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[aaxine]="!*@([email protected](mp?(e)g|MP?(E)G|wma|avi|AVI|asf|vob|VOB|bin|dat|divx|DIVX|vcd|ps|pes|fli|flv|FLV|fxm|FXM|viv|rm|ram|yuv|mov|MOV|qt|QT|wmv|mp[234]|MP[234]|m4[pv]|M4[PV]|mkv|MKV|og[gmv]|OG[GMV]|t[ps]|T[PS]|m2t?(s)|M2T?(S)|wav|WAV|flac|FLAC|asx|ASX|mng|MNG|srt|m[eo]d|M[EO]D|s[3t]m|S[3T]M|it|IT|xm|XM)|+([0-9])[email protected](vdr|VDR))?(.part)" [dvipdfmx]="!*.dvi" [advi]="!*.dvi" [ggv]="!*[email protected](@(?(e)ps|?(E)PS|pdf|PDF)?(.gz|.GZ|.bz2|.BZ2|.Z))" [lzmore]="!*[email protected](tlz|lzma)" [lzless]="!*[email protected](tlz|lzma)" [kdvi]="!*[email protected](dvi|DVI)?([email protected](gz|Z|bz2))" [poedit]="!*.po" [firefox]="!*[email protected](?([xX]|[sS])[hH][tT][mM]?([lL]))" [gv]="!*[email protected](@(?(e)ps|?(E)PS|pdf|PDF)?(.gz|.GZ|.bz2|.BZ2|.Z))" [madplay]="!*.mp3" [lbzcat]="!*.?(t)bz?(2)" [lilypond]="!*.ly" [gtranslator]="!*.po" [jadetex]="!*[email protected](?(la)tex|texi|dtx|ins|ltx|dbj)" [sxemacs]="*[email protected](o|so|so.!(conf|*/*)|a|[rs]pm|gif|jp?(e)g|mp3|mp?(e)g|avi|asf|ogg|class)" [epdfview]="!*.pdf" [gpdf]="!*.[pf]df" [kghostview]="!*[email protected](@(?(e)ps|?(E)PS|pdf|PDF)?(.gz|.GZ|.bz2|.BZ2|.Z))" [pbzcat]="!*.?(t)bz?(2)" [texi2dvi]="!*[email protected](?(la)tex|texi|dtx|ins|ltx|dbj)" [ps2pdf12]="!*[email protected](?(e)ps|pdf)" [ee]="!*[email protected](gif|jp?(e)g|miff|tif?(f)|pn[gm]|p[bgp]m|bmp|xpm|ico|xwd|tga|pcx)" [lzcat]="!*[email protected](tlz|lzma)" [lbunzip2]="!*.?(t)bz?(2)" [ps2pdf13]="!*[email protected](?(e)ps|pdf)" [vim]="*[email protected](o|so|so.!(conf|*/*)|a|[rs]pm|gif|jp?(e)g|mp3|mp?(e)g|avi|asf|ogg|class)" [ps2pdf14]="!*[email protected](?(e)ps|pdf)" [dvips]="!*.dvi" [lzfgrep]="!*[email protected](tlz|lzma)" [hbrun]="!*.[Hh][Rr][Bb]" [kbabel]="!*.po" [rview]="*[email protected](o|so|so.!(conf|*/*)|a|[rs]pm|gif|jp?(e)g|mp3|mp?(e)g|avi|asf|ogg|class)" [kaffeine]="!*@([email protected](mp?(e)g|MP?(E)G|wma|avi|AVI|asf|vob|VOB|bin|dat|divx|DIVX|vcd|ps|pes|fli|flv|FLV|fxm|FXM|viv|rm|ram|yuv|mov|MOV|qt|QT|wmv|mp[234]|MP[234]|m4[pv]|M4[PV]|mkv|MKV|og[gmv]|OG[GMV]|t[ps]|T[PS]|m2t?(s)|M2T?(S)|wav|WAV|flac|FLAC|asx|ASX|mng|MNG|srt|m[eo]d|M[EO]D|s[3t]m|S[3T]M|it|IT|xm|XM|iso|ISO)|+([0-9])[email protected](vdr|VDR))?(.part)" [xv]="!*[email protected](gif|jp?(e)g|tif?(f)|png|p[bgp]m|bmp|x[bp]m|rle|rgb|pcx|fits|pm|?(e)ps)" [rgvim]="*[email protected](o|so|so.!(conf|*/*)|a|[rs]pm|gif|jp?(e)g|mp3|mp?(e)g|avi|asf|ogg|class)" [dvitype]="!*.dvi" [oodraw]="!*[email protected](sxd|std|sda|sdd|?(f)odg|otg)" [elinks]="!*[email protected](?([xX]|[sS])[hH][tT][mM]?([lL]))" [playmidi]="!*[email protected](mid?(i)|cmf)" [realplay]="!*[email protected](rm?(j)|ra?(m)|smi?(l))" [xine]="!*@([email protected](mp?(e)g|MP?(E)G|wma|avi|AVI|asf|vob|VOB|bin|dat|divx|DIVX|vcd|ps|pes|fli|flv|FLV|fxm|FXM|viv|rm|ram|yuv|mov|MOV|qt|QT|wmv|mp[234]|MP[234]|m4[pv]|M4[PV]|mkv|MKV|og[gmv]|OG[GMV]|t[ps]|T[PS]|m2t?(s)|M2T?(S)|wav|WAV|flac|FLAC|asx|ASX|mng|MNG|srt|m[eo]d|M[EO]D|s[3t]m|S[3T]M|it|IT|xm|XM)|+([0-9])[email protected](vdr|VDR))?(.part)" [xpdf]="!*.[pf]df" [gqmpeg]="!*[email protected](mp3|ogg|pls|m3u)" [lzegrep]="!*[email protected](tlz|lzma)" [aviplay]="!*[email protected](avi|asf|wmv)" [latex]="!*[email protected](?(la)tex|texi|dtx|ins|ltx|dbj)" [rvim]="*[email protected](o|so|so.!(conf|*/*)|a|[rs]pm|gif|jp?(e)g|mp3|mp?(e)g|avi|asf|ogg|class)" [bunzip2]="!*.?(t)bz?(2)" [ogg123]="!*[email protected](ogg|m3u|flac|spx)" [ps2pdfwr]="!*[email protected](?(e)ps|pdf)" [znew]="*.Z" [harbour]="!*[email protected]([Pp][Rr][Gg]|[Cc][Ll][Pp])" [lokalize]="!*.po" [kate]="*[email protected](o|so|so.!(conf|*/*)|a|[rs]pm|gif|jp?(e)g|mp3|mp?(e)g|avi|asf|ogg|class)" [xemacs]="*[email protected](o|so|so.!(conf|*/*)|a|[rs]pm|gif|jp?(e)g|mp3|mp?(e)g|avi|asf|ogg|class)" [dragon]="!*@([email protected](mp?(e)g|MP?(E)G|wma|avi|AVI|asf|vob|VOB|bin|dat|divx|DIVX|vcd|ps|pes|fli|flv|FLV|fxm|FXM|viv|rm|ram|yuv|mov|MOV|qt|QT|wmv|mp[234]|MP[234]|m4[pv]|M4[PV]|mkv|MKV|og[gmv]|OG[GMV]|t[ps]|T[PS]|m2t?(s)|M2T?(S)|wav|WAV|flac|FLAC|asx|ASX|mng|MNG|srt|m[eo]d|M[EO]D|s[3t]m|S[3T]M|it|IT|xm|XM|iso|ISO)|+([0-9])[email protected](vdr|VDR))?(.part)" [unlzma]="!*[email protected](tlz|lzma)" [pdflatex]="!*[email protected](?(la)tex|texi|dtx|ins|ltx|dbj)" [vi]="*[email protected](o|so|so.!(conf|*/*)|a|[rs]pm|gif|jp?(e)g|mp3|mp?(e)g|avi|asf|ogg|class)" [mozilla-firefox]="!*[email protected](?([xX]|[sS])[hH][tT][mM]?([lL]))" [ooimpress]="!*[email protected](sxi|sti|pps?(x)|ppt?([mx])|pot?([mx])|?(f)odp|otp)" [gvim]="*[email protected](o|so|so.!(conf|*/*)|a|[rs]pm|gif|jp?(e)g|mp3|mp?(e)g|avi|asf|ogg|class)" [uncompress]="!*.Z" [kid3-qt]="!*[email protected](mp[234c]|og[ag]|@(fl|a)ac|m4[abp]|spx|tta|w?(a)v|wma|aif?(f)|asf|ape)" [xanim]="!*[email protected](mpg|mpeg|avi|mov|qt)" [unpigz]="!*[email protected](Z|[gGd]z|t[ag]z)" [portecle]="[email protected](*[email protected](ks|jks|jceks|p12|pfx|bks|ubr|gkr|cer|crt|cert|p7b|pkipath|pem|p10|csr|crl)|cacerts)" [oocalc]="!*[email protected](sxc|stc|xls?([bmx])|xlw|xlt?([mx])|[ct]sv|?(f)ods|ots)" [emacs]="*[email protected](o|so|so.!(conf|*/*)|a|[rs]pm|gif|jp?(e)g|mp3|mp?(e)g|avi|asf|ogg|class)" [fbxine]="!*@([email protected](mp?(e)g|MP?(E)G|wma|avi|AVI|asf|vob|VOB|bin|dat|divx|DIVX|vcd|ps|pes|fli|flv|FLV|fxm|FXM|viv|rm|ram|yuv|mov|MOV|qt|QT|wmv|mp[234]|MP[234]|m4[pv]|M4[PV]|mkv|MKV|og[gmv]|OG[GMV]|t[ps]|T[PS]|m2t?(s)|M2T?(S)|wav|WAV|flac|FLAC|asx|ASX|mng|MNG|srt|m[eo]d|M[EO]D|s[3t]m|S[3T]M|it|IT|xm|XM)|+([0-9])[email protected](vdr|VDR))?(.part)" [lynx]="!*[email protected](?([xX]|[sS])[hH][tT][mM]?([lL]))" [ps2pdf]="!*[email protected](?(e)ps|pdf)" [kpdf]="!*[email protected](?(e)ps|pdf)" [oomath]="!*[email protected](sxm|smf|mml|odf)" [compress]="*.Z" [iceweasel]="!*[email protected](?([xX]|[sS])[hH][tT][mM]?([lL]))" [mpg321]="!*.mp3" [mpg123]="!*.mp3" [zcat]="!*[email protected](Z|[gGd]z|t[ag]z)" [unzip]="!*[email protected](zip|[ejsw]ar|exe|pk3|wsz|zargo|xpi|s[tx][cdiw]|sx[gm]|o[dt][tspgfc]|od[bm]|oxt|epub|apk|do[ct][xm]|p[op]t[mx]|xl[st][xm])" [pbunzip2]="!*.?(t)bz?(2)" [kid3]="!*[email protected](mp[234c]|og[ag]|@(fl|a)ac|m4[abp]|spx|tta|w?(a)v|wma|aif?(f)|asf|ape)" [pdfjadetex]="!*[email protected](?(la)tex|texi|dtx|ins|ltx|dbj)" [dvipdf]="!*.dvi" [gharbour]="!*[email protected]([Pp][Rr][Gg]|[Cc][Ll][Pp])" [modplug123]="!*[email protected](669|abc|am[fs]|d[bs]m|dmf|far|it|mdl|m[eo]d|mid?(i)|mt[2m]|okta|p[st]m|s[3t]m|ult|umx|wav|xm)" [dvipdfm]="!*.dvi" [oobase]="!*.odb" [texi2html]="!*.texi*" [zipinfo]="!*[email protected](zip|[ejsw]ar|exe|pk3|wsz|zargo|xpi|s[tx][cdiw]|sx[gm]|o[dt][tspgfc]|od[bm]|oxt|epub|apk|do[ct][xm]|p[op]t[mx]|xl[st][xm])" [epiphany]="!*[email protected](?([xX]|[sS])[hH][tT][mM]?([lL]))" [gunzip]="!*[email protected](Z|[gGd]z|t[ag]z)" [google-chrome]="!*[email protected](?([xX]|[sS])[hH][tT][mM]?([lL]))" [okular]="!*[email protected](okular|@(?(e|x)ps|?(E|X)PS|[pf]df|[PF]DF|dvi|DVI|cb[rz]|CB[RZ]|djv?(u)|DJV?(U)|dvi|DVI|gif|jp?(e)g|miff|tif?(f)|pn[gm]|p[bgp]m|bmp|xpm|ico|xwd|tga|pcx|GIF|JP?(E)G|MIFF|TIF?(F)|PN[GM]|P[BGP]M|BMP|XPM|ICO|XWD|TGA|PCX|epub|EPUB|odt|ODT|fb?(2)|FB?(2)|mobi|MOBI|g3|G3|chm|CHM)?(.?(gz|GZ|bz2|BZ2)))" [slitex]="!*[email protected](?(la)tex|texi|dtx|ins|ltx|dbj)" [galeon]="!*[email protected](?([xX]|[sS])[hH][tT][mM]?([lL]))" [bzme]="!*[email protected](zip|z|gz|tgz)" [xfig]="!*.fig" [xzcat]="!*[email protected](?(t)xz|tlz|lzma)" [timidity]="!*[email protected](mid?(i)|rmi|rcp|[gr]36|g18|mod|xm|it|x3m|s[3t]m|kar)" [dviselect]="!*.dvi" [xdvi]="!*[email protected](dvi|DVI)?([email protected](gz|Z|bz2))" )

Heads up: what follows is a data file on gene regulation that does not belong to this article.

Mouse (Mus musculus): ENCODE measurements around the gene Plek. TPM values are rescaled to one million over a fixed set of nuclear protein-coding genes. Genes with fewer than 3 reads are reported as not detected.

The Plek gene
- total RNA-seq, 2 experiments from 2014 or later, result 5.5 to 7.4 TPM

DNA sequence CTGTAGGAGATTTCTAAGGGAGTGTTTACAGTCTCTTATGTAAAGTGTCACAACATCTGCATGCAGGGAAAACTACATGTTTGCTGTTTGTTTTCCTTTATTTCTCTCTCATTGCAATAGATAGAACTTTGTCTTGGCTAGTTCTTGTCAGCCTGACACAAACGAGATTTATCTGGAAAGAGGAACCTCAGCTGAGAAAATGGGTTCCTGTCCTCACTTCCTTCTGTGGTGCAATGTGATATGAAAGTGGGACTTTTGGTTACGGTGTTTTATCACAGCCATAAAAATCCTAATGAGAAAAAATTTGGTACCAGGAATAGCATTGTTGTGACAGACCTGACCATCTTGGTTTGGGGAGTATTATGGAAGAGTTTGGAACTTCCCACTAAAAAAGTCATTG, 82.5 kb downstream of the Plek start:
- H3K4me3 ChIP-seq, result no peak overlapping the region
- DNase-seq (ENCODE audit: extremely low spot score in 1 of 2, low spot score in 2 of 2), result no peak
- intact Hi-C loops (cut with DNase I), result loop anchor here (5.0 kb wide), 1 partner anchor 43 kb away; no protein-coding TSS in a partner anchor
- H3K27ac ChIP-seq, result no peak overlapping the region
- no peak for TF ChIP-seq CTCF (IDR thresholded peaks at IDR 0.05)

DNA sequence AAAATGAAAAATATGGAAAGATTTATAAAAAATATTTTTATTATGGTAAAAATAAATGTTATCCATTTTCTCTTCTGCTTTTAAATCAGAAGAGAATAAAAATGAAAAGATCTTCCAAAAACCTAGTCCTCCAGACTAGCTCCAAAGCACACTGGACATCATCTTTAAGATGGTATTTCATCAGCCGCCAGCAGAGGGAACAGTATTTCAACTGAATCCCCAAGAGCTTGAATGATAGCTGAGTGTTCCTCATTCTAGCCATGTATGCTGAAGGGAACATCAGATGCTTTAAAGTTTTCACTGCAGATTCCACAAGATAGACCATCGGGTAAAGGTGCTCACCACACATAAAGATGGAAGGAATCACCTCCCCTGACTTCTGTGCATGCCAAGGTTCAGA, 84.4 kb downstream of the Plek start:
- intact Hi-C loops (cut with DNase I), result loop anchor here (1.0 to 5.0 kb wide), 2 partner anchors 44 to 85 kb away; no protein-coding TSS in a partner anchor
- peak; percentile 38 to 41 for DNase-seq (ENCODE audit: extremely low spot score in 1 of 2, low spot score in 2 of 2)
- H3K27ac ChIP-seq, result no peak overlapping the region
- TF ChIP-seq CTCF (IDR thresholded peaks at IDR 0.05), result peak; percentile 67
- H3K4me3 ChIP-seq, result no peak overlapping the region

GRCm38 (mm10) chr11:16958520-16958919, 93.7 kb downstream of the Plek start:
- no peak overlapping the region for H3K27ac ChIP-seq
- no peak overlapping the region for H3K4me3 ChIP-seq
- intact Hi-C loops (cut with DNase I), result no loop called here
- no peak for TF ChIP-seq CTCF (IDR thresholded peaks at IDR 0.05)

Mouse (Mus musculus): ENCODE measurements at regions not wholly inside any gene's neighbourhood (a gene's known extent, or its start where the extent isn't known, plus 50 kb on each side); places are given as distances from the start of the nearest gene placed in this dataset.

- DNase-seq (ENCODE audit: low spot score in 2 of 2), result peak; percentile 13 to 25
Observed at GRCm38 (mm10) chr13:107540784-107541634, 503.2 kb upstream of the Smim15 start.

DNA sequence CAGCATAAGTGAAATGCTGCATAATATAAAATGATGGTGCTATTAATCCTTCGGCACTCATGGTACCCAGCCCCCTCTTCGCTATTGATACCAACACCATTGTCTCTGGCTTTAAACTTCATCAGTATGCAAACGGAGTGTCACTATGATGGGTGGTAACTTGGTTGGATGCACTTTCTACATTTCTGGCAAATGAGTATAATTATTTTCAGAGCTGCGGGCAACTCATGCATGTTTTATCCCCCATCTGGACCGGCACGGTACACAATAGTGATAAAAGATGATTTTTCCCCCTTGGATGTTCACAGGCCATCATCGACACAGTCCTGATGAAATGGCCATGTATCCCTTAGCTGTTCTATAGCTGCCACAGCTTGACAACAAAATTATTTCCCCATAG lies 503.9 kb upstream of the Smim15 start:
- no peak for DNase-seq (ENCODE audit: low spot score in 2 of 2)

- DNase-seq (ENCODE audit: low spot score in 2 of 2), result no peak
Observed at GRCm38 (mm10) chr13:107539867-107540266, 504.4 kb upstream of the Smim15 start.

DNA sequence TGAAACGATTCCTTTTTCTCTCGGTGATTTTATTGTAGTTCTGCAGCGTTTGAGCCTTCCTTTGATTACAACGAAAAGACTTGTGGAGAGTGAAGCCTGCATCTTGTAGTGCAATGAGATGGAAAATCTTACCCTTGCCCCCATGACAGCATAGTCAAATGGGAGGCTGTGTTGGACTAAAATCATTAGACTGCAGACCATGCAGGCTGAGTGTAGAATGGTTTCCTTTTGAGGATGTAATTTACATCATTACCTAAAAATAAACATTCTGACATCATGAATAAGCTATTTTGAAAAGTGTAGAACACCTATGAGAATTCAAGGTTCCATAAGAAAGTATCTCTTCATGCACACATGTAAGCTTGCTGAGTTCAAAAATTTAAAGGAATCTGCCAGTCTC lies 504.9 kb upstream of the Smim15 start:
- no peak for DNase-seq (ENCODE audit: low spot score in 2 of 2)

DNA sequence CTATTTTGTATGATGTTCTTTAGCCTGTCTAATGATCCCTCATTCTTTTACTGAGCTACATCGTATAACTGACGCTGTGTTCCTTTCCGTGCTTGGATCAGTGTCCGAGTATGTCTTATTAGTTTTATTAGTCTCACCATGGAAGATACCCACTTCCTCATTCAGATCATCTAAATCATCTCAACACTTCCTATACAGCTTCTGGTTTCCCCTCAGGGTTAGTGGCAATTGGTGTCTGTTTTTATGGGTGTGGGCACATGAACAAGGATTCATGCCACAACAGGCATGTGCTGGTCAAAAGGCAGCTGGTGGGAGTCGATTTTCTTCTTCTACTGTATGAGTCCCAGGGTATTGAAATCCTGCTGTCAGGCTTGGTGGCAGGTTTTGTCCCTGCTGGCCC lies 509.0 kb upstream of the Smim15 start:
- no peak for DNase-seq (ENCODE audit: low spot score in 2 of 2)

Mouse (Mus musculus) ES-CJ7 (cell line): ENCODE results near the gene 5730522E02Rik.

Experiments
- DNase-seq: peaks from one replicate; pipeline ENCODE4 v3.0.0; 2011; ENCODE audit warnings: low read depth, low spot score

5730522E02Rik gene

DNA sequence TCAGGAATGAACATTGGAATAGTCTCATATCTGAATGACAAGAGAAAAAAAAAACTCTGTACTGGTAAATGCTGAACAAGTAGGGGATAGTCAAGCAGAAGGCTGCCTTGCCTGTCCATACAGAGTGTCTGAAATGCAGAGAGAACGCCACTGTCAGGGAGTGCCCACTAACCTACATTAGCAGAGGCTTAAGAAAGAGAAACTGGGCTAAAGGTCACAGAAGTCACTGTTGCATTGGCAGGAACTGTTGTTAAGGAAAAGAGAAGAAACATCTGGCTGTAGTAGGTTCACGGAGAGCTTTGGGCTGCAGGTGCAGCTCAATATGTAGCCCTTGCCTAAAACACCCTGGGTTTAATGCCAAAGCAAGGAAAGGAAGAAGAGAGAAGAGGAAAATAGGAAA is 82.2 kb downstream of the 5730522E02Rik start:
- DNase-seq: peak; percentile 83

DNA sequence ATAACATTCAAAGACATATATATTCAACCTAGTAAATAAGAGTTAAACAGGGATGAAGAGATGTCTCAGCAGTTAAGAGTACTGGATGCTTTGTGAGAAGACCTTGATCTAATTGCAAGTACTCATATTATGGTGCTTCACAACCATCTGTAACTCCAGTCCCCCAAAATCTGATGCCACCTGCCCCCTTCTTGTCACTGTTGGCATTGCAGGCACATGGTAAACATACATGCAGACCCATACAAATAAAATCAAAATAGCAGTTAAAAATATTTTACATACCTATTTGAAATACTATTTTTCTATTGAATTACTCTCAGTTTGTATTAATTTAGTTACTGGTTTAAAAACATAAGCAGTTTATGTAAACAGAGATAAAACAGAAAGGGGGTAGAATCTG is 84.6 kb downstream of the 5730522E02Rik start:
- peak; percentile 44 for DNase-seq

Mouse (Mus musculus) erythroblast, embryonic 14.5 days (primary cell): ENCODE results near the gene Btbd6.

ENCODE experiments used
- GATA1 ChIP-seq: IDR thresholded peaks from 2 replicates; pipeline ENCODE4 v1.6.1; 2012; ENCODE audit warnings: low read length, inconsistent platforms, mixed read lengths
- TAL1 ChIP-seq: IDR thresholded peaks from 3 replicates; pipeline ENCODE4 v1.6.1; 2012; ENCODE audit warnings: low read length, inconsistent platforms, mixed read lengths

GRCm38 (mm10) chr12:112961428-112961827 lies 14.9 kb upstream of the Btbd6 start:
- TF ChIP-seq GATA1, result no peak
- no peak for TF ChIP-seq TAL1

local zero=0;